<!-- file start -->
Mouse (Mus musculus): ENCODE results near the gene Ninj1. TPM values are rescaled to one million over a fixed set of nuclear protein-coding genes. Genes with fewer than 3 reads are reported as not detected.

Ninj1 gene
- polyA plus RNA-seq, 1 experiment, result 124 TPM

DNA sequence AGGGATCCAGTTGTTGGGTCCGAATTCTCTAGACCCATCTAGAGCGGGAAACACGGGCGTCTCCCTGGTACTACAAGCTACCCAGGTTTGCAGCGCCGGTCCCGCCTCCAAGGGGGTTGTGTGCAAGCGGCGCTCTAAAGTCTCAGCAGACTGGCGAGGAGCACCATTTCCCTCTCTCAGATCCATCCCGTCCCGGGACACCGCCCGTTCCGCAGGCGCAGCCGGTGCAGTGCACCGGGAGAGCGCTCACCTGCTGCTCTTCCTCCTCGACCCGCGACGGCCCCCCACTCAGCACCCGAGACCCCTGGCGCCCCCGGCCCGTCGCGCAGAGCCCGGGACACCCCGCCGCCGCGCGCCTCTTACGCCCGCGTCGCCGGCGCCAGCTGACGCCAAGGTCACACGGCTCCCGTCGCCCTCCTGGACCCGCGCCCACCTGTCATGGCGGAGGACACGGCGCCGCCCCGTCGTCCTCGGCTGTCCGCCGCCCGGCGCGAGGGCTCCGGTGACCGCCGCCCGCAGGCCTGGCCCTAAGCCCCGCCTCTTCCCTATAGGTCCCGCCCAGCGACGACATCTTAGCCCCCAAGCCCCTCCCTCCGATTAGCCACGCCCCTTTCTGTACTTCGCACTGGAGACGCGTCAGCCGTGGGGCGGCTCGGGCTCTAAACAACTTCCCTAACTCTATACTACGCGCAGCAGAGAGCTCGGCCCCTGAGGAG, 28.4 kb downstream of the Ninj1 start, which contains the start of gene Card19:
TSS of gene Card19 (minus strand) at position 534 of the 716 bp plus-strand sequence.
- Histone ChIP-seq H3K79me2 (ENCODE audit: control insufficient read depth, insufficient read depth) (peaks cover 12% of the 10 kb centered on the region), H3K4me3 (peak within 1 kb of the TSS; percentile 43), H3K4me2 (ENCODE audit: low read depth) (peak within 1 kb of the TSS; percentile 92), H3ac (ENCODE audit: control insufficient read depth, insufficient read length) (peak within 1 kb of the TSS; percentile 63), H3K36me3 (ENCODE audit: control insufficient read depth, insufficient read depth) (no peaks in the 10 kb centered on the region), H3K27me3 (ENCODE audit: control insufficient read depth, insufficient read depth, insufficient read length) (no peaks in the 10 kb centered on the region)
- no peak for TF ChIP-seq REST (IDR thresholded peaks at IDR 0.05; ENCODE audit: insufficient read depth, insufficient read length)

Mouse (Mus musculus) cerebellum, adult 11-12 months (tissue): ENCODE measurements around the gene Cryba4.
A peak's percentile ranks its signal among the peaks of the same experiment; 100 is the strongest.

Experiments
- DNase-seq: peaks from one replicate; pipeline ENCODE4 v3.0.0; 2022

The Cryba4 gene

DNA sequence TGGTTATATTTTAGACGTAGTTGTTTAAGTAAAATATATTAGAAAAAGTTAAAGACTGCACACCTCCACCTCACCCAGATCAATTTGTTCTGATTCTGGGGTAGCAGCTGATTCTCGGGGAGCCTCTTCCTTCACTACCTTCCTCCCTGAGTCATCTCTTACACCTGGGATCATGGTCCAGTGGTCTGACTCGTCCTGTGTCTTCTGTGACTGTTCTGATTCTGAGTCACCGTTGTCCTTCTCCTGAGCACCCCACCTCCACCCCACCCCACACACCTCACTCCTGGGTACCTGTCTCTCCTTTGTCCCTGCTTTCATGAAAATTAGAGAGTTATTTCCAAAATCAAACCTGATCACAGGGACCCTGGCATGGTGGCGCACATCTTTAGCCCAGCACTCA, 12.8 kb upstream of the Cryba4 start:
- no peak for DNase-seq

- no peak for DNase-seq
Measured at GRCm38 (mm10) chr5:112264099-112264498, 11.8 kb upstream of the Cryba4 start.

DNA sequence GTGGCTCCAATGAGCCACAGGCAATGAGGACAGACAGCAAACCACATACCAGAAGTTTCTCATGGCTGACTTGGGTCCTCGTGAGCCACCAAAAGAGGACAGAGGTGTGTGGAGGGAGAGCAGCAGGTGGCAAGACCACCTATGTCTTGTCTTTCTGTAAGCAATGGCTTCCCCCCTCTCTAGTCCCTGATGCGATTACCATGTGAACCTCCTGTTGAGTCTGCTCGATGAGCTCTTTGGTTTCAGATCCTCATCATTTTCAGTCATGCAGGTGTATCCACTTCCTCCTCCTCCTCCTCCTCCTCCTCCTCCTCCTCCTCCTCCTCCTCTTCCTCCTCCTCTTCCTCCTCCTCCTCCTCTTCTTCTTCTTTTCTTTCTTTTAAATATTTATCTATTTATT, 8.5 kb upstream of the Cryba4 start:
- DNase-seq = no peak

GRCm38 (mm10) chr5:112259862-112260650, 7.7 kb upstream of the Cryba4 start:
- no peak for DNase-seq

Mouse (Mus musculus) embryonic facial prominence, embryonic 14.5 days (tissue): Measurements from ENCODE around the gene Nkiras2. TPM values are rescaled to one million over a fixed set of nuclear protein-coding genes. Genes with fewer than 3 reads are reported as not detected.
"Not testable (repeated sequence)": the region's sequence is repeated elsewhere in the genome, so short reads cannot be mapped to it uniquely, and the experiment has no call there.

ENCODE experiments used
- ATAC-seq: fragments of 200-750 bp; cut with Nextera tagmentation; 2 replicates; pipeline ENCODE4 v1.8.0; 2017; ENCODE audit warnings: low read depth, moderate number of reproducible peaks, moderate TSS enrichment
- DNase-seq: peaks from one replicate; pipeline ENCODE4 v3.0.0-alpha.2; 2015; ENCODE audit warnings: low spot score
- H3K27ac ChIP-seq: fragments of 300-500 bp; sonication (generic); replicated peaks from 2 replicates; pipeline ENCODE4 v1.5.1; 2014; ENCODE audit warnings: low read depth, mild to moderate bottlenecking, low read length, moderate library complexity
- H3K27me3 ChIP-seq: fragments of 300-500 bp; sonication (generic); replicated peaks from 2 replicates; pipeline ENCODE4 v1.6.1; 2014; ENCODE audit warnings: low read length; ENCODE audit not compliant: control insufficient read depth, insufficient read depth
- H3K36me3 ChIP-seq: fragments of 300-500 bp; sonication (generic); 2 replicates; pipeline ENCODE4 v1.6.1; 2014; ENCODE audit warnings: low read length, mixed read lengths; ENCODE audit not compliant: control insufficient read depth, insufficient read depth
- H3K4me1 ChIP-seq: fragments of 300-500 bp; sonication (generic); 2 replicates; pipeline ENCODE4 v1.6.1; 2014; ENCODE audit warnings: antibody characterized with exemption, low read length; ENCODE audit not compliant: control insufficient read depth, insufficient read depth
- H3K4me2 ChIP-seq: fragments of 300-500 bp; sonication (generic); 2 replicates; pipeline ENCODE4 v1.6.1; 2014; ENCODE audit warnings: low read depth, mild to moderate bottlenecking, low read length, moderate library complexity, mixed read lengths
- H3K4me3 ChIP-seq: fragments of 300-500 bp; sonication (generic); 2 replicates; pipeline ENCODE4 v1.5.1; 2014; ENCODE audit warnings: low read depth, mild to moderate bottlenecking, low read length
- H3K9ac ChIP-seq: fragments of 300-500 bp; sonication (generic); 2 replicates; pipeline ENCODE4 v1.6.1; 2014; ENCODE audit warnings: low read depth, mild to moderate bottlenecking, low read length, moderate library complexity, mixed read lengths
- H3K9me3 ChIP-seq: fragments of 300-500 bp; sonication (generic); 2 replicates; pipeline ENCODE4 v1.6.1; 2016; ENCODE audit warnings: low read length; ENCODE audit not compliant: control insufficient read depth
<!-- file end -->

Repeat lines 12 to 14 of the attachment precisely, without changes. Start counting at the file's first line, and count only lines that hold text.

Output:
The Cryba4 gene

DNA sequence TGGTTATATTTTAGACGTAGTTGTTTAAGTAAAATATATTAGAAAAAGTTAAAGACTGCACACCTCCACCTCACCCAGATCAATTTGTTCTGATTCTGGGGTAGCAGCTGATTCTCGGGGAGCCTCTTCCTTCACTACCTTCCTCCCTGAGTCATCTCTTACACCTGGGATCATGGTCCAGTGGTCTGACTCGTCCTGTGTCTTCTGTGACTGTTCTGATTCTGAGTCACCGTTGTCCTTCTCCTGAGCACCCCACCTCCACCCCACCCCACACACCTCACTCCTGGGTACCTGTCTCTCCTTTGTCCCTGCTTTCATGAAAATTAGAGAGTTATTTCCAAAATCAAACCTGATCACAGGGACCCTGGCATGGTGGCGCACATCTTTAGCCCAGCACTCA, 12.8 kb upstream of the Cryba4 start:
- no peak for DNase-seq